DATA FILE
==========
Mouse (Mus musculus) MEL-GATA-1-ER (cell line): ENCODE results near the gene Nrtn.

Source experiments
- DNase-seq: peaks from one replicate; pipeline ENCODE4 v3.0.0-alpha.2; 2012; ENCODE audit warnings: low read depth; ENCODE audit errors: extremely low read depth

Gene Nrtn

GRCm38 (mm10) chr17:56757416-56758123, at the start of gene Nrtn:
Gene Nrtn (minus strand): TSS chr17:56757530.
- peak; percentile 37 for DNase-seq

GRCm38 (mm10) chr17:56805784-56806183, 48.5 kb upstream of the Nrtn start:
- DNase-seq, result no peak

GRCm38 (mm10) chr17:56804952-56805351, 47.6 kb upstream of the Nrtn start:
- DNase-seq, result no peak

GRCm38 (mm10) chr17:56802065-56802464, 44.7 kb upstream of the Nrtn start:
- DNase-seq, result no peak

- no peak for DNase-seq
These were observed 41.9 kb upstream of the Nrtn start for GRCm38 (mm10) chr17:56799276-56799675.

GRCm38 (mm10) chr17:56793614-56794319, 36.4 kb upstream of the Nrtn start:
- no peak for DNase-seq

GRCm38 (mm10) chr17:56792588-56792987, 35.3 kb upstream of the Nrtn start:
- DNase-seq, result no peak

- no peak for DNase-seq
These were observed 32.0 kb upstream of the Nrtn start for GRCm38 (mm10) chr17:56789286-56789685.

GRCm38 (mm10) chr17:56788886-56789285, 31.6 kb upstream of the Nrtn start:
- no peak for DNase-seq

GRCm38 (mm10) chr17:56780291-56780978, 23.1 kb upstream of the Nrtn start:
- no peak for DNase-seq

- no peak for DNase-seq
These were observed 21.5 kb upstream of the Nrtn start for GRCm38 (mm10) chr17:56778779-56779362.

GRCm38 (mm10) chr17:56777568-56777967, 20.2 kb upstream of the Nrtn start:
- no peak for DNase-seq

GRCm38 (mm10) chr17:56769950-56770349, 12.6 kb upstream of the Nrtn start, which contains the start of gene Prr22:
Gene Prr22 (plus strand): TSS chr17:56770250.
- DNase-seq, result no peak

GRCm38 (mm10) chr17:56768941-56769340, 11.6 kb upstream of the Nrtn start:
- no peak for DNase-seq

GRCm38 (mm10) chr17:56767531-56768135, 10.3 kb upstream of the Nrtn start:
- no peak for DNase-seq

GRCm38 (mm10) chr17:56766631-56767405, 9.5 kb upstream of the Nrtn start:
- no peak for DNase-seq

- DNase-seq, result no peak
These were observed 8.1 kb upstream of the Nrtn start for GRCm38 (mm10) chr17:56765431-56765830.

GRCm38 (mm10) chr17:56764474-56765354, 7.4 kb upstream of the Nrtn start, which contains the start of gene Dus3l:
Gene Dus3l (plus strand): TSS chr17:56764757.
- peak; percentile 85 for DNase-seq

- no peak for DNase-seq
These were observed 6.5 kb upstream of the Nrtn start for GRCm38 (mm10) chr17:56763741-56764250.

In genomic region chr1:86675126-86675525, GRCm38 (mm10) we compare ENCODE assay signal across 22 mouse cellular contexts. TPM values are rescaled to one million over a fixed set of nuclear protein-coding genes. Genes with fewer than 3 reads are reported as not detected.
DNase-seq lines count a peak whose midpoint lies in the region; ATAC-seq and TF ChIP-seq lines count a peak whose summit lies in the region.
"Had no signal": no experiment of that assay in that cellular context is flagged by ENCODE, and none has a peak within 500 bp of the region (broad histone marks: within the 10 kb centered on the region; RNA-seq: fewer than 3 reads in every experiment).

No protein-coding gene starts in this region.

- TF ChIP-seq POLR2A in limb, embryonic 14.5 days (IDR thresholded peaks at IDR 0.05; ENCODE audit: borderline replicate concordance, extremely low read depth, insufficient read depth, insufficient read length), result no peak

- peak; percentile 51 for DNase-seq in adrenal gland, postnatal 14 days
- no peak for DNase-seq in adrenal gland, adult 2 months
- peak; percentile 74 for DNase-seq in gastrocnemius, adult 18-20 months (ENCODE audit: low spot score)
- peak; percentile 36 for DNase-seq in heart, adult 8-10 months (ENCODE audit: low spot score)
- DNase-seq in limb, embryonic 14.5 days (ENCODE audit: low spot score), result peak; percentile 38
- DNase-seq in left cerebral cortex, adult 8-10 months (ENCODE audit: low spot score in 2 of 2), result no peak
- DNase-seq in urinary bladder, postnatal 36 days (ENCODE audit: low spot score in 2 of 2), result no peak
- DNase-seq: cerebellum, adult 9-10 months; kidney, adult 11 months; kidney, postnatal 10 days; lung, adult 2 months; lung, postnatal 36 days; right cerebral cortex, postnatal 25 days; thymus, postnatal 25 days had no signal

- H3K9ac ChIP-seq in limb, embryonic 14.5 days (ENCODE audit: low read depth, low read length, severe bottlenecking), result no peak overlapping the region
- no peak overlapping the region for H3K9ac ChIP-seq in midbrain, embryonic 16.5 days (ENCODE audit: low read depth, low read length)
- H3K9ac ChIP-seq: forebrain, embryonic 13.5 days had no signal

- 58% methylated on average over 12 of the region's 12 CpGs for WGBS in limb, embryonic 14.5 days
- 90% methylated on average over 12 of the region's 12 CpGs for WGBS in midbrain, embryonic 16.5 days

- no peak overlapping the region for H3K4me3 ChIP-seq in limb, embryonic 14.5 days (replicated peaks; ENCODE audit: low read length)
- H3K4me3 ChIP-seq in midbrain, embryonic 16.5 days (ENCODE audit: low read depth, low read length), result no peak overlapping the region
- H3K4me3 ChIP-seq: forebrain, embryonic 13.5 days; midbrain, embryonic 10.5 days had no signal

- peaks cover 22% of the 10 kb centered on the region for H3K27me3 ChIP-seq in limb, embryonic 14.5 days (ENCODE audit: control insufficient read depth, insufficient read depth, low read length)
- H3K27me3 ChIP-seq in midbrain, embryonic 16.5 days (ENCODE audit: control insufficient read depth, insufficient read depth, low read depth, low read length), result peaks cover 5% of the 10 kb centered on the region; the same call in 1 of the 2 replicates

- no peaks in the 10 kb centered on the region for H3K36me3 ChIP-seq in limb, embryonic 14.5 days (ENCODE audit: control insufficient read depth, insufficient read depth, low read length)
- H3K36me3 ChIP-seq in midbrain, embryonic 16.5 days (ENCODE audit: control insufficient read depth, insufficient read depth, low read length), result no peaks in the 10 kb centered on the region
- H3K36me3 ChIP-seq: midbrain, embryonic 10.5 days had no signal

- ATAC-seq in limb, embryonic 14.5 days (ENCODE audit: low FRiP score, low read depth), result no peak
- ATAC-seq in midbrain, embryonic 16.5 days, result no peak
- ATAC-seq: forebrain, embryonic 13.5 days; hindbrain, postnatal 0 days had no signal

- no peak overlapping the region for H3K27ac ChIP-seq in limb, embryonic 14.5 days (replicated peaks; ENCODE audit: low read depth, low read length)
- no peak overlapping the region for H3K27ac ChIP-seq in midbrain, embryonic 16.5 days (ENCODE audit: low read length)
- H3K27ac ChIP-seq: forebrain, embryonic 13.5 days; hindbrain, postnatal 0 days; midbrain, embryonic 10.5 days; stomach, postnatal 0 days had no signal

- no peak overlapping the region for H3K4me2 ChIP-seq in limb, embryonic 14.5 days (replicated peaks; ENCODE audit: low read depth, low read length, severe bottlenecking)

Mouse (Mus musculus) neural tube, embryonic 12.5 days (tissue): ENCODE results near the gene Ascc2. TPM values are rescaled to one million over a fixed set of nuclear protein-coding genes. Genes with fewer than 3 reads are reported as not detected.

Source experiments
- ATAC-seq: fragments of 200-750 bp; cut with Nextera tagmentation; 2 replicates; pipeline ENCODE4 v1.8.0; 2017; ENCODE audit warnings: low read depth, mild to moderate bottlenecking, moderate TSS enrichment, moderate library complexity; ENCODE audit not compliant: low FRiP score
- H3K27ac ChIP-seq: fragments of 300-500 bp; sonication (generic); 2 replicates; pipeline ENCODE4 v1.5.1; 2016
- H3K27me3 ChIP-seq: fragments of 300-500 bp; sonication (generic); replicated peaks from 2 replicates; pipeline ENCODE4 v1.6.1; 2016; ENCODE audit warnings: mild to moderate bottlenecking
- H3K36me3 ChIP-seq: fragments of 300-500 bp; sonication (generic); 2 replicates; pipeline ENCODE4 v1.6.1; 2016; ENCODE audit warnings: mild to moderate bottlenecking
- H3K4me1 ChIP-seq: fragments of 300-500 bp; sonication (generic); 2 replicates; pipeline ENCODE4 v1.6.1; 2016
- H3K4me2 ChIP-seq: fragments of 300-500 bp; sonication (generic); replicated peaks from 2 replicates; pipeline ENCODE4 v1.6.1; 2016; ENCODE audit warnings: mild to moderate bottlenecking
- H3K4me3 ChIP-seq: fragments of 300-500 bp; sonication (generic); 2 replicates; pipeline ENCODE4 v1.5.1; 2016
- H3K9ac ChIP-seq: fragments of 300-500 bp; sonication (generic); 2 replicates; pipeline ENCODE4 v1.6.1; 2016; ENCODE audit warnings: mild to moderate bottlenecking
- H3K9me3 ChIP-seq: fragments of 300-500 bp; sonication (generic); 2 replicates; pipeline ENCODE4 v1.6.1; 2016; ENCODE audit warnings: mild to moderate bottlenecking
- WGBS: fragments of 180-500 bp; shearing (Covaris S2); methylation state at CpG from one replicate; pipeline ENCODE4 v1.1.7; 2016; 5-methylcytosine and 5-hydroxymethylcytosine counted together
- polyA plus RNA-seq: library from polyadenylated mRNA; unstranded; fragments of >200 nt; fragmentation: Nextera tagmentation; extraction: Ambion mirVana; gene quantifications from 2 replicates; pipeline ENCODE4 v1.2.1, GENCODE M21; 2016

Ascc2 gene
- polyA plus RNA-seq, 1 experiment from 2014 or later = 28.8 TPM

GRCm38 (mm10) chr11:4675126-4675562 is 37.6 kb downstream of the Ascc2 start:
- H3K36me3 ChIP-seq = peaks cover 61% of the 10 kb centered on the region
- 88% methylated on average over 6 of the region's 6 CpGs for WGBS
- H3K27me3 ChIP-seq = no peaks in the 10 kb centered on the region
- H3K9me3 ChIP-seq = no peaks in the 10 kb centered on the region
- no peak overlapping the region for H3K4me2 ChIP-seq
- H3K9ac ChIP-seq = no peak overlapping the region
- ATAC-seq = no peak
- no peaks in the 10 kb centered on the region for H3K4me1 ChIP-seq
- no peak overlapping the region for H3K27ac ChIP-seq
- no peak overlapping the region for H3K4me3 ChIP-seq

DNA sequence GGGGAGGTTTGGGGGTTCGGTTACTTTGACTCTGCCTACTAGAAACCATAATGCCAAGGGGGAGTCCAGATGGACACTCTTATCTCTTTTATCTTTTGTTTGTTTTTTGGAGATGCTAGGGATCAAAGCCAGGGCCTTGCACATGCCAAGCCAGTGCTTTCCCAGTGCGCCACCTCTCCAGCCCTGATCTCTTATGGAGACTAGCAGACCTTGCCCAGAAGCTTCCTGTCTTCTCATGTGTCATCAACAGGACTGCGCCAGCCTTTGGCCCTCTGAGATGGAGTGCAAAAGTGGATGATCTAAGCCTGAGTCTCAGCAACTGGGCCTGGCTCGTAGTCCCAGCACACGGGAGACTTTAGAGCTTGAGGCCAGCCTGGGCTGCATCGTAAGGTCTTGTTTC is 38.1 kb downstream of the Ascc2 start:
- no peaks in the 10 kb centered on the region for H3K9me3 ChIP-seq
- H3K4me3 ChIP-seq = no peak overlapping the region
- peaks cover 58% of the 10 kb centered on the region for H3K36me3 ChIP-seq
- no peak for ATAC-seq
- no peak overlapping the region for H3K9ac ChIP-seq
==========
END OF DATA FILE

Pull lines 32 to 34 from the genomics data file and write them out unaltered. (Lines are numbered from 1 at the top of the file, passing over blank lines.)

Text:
- DNase-seq, result no peak

GRCm38 (mm10) chr17:56768941-56769340, 11.6 kb upstream of the Nrtn start:
- no peak for DNase-seq